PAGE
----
New answers tagged

1

The gap you're talking about is more or less random and does not itself affect how symmetrical the Q-factor winds up being. The quick visual check for Q symmetry is to eyeball against the chainstays, which is close enough in almost all cases to know whether there's a problem unless the frame either has an asymmetrical rear end or is smashed. To get an exact ...


2

From the picture of the left hand side BB cup comparing it to pictures on the Praxis bottom bracket web page here I think it's certain you actually have a ISO (aka BSA or English) threaded bottom bracket shell. This can be confirmed by looking at the drive side cup which should have an indicator for the direction to tighten it. Some Praxis BBs fit in press-...


4

If it is an M30 Thru BSA, then the cups will say 'M30 THRU'. As they say M30 and only M30 then they are the M30 BSA version. The latter suits crank spindles which are 30mm drive side, 28mm non-drive side, as the Zayante crank is. If they say anything else (like press fit) then (future readers) can match that to other models on the Praxis website before ...


2

Pic 1 shows that the outside plate of the FD is unnecessarily far out. It should just be a hair away from the chain when in big front and rear small. You'll have to adjust the limit screw quarter turn by quarter turn, so that the chain climbs on the big ring and does not rub against the outer plate. Also the outer plate should be parallel to the big ring. ...


2

Like most bicycle components cartridge bottom brackets are highly standardized. Almost all bikes with threaded bottom bracket shells are ISO standard: 1.37inch x 24 threads per inch, drive side is left hand threaded. The ISO standard is also known as 'English' or 'BSA'. Obviously this is what your frame has. There are two other parameters you need to know. ...


1

BSA 68 is the bottom bracket shell type. BSA determines the threads an shell length, so this needs to match the frame, so it should be the same as old BB. 107 is axle length. This is determined by the crankset, so you need to find the specs for the crankset you want and take the number there. Track bikes have standard chainline, so unless you want to ...


5

If you just want to go with something basic that's close to what you have, it's easy to get a replacement repair type crankset for this sort of bike. Check your tooth count, but it's probably 42/32/22, and then check the length, which is usually stamped on the inside of the arms. It will probably be either 170mm or 175mm. The other distinguishing factor is ...


6

Nothing is missing. To adjust these you loosen the pinch bolts on the left crank with a 5mm wrench, use the same 5mm wrench to gently tighten down the large black preload adjusting bolt that's found on the outside of the left crank, and then re-torque the pinch bolts. This bike appears to be in pretty rusty/unkempt shape. It would be a good idea to at ...


0

Looking at the Praxis web site it looks like M30 is a proprietary BB and you need a specific Praxis M30 to BB386 adapter. Strange that you tried PF30 BB units in a BB386, but I think maybe the cups and bearings are the same. According to https://www.bikeradar.com/advice/buyers-guides/the-complete-guide-to-bottom-bracket-standards/ they both use 6806 ...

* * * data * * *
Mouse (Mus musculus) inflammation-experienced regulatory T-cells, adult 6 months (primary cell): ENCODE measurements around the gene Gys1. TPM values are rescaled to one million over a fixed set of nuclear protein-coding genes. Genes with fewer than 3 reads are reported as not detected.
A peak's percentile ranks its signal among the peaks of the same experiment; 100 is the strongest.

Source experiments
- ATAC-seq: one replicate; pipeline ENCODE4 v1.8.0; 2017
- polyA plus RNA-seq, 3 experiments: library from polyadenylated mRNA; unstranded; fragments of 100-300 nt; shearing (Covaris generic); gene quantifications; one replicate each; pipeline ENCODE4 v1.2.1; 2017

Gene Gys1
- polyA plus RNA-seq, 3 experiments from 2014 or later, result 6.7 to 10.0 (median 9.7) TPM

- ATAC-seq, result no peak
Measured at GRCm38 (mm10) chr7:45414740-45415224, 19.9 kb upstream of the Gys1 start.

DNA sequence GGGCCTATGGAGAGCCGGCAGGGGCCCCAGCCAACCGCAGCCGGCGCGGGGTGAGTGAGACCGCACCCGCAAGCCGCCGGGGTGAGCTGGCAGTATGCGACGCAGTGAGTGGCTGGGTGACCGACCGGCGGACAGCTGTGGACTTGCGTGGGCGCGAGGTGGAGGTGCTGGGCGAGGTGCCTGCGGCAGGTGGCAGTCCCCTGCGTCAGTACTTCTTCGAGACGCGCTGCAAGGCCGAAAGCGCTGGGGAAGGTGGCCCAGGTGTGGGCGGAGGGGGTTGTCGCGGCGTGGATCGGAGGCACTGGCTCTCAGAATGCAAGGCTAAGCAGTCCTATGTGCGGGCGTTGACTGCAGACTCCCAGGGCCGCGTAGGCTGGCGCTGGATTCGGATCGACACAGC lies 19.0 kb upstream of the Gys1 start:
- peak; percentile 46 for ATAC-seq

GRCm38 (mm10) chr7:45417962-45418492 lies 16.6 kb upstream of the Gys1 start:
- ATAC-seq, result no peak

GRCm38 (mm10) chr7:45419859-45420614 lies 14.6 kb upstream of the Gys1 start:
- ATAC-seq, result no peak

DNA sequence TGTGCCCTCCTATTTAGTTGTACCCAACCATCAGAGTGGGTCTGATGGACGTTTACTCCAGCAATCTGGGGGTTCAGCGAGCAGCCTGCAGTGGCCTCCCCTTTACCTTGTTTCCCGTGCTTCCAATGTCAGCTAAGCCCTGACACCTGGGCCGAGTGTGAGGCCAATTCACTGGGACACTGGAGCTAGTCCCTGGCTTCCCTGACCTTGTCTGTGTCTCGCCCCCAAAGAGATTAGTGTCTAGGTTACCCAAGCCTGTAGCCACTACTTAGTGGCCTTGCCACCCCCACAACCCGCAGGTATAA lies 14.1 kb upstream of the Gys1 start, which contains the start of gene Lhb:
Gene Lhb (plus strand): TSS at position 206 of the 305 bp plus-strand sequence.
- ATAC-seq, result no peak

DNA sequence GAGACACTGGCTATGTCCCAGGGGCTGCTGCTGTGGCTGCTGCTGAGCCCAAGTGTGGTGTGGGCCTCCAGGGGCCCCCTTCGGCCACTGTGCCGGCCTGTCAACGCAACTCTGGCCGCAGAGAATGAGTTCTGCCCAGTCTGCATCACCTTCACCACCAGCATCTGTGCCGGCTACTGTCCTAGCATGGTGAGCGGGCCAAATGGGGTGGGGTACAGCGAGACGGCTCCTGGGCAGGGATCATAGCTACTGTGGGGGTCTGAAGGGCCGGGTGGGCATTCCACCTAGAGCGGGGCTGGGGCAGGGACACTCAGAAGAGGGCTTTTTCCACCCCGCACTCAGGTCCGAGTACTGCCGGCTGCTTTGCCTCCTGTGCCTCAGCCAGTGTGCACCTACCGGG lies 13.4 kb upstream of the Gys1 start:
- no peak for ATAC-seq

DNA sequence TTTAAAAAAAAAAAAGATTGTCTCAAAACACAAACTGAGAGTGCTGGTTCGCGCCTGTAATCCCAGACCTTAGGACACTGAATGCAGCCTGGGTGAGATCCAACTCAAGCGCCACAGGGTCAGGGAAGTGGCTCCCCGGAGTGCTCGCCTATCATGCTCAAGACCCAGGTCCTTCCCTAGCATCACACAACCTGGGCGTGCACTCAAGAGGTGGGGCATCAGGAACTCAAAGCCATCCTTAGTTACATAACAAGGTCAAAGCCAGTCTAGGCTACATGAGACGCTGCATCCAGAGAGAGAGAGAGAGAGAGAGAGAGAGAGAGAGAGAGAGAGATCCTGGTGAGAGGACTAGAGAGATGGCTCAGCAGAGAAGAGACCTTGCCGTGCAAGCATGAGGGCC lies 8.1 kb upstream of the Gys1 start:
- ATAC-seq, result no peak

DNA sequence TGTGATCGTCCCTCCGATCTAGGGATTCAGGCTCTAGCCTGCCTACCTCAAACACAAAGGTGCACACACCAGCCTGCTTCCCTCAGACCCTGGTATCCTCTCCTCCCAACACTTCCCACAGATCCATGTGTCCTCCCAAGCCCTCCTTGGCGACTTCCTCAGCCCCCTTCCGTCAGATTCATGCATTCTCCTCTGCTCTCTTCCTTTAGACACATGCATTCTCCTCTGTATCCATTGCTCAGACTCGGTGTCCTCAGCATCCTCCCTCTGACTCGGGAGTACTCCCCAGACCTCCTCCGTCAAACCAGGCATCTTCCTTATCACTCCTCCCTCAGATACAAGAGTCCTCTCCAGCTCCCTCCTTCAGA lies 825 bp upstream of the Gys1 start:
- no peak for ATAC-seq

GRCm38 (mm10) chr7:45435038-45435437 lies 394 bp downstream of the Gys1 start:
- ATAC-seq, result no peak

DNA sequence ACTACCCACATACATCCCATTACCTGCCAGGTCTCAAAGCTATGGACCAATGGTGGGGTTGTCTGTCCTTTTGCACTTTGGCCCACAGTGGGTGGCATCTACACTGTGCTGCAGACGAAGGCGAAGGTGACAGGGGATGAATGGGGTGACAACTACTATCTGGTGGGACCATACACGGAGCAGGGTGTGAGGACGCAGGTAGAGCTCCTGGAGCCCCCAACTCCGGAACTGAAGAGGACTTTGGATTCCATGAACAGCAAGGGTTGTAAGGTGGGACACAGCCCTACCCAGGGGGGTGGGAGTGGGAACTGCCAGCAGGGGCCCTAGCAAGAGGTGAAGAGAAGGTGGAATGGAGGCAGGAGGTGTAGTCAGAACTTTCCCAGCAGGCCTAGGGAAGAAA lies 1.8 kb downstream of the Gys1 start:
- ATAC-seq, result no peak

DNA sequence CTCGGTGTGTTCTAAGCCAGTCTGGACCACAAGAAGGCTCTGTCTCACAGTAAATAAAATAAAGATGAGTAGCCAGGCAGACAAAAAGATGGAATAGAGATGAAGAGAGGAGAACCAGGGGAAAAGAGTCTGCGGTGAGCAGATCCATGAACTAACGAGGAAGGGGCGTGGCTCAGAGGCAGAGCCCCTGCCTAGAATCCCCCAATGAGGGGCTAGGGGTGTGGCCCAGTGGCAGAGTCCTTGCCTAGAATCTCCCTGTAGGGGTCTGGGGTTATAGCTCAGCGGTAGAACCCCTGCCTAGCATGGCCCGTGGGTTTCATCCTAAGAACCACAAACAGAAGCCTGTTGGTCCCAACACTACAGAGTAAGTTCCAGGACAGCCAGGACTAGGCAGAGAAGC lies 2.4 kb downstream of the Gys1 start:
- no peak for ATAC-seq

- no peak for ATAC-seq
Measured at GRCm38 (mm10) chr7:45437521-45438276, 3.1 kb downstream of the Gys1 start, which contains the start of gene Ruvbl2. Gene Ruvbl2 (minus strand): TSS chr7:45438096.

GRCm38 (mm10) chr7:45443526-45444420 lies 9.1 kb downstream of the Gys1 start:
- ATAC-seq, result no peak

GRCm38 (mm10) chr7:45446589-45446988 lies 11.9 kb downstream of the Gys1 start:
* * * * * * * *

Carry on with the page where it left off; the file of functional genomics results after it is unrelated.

5

I think what is going on here is that you were running a 47.5mm chainline (standard for MTB triples, see here) with the FY301 crank, but the M361 crank gets you a chainline of 50mm. When switching out three-piece cranks you have to pay attention to the chainline and you also have to look at cartridge bottom bracket axle lengths and potentially replace the ...


3

No. The chainring needs to be compatible with the rest of the drivetrain. Chainring pitch (width + spacing) gets tighter with increased cogs on the rear wheel. So a 9 speed chainring is not compatible with an 11 speed drivetrain. Additionally there are new narrow-wide chainrings for single chainring setups will not work well in a system with a front ...


0

I've finally gotten to the bottom of the bottom bracket problem. The thread inside the spindle was worn and the NDS crank arm was moving independently from the DS crank arm. Have replaced the FFS with a cup and cone BB with a retro chain guard, which is now engaging nicely. Still have, what I now know is chain slip, just got to sus out whether its the ...


3

There is an item Shimano calls a crank Plate Pin, which is that black plastic plate visible on your crank, and circled in the diagram below (4). It has a little pin which should stop the crank coming off in this situation, yours must have been damaged if the crank came off and it should be replaced. Many internet commenters scorn them but has worked for me ...


5

Shimano Hollowtech II cranks use two pinch bolts to secure the crank to the axle. From your picture it looks like you have those. You are missing the plastic end cap, and you may possibly be missing a washer that sits between the crank and the frame. There is no spacer, the play is probably because the crank arm is not fully on the spindle. To install the ...


0

I believe I mistook mixing English words PLASTIC SLEEVE, DUST CAP, SPACER and SEAL into one thing so make my words hard to be understood.  I have installed the Ultegra crank but I am not sure whether it is the best way. I am now trying to explain what I was facing and my solution as best as I can. (sigh, language is a big issue) The dimension of the Wilier ...


3

It looks like your bike has a Quarq Prime alloy crank. The picture below is a shot of the crankset from behind the drive-side arm, where the spider attaches to it. This appears to be a crank that takes a separate spider, which mounts to a splined interface by the crank arm. The pic above is a shot of the reverse side of the drive-side Prime crank arm. The ...


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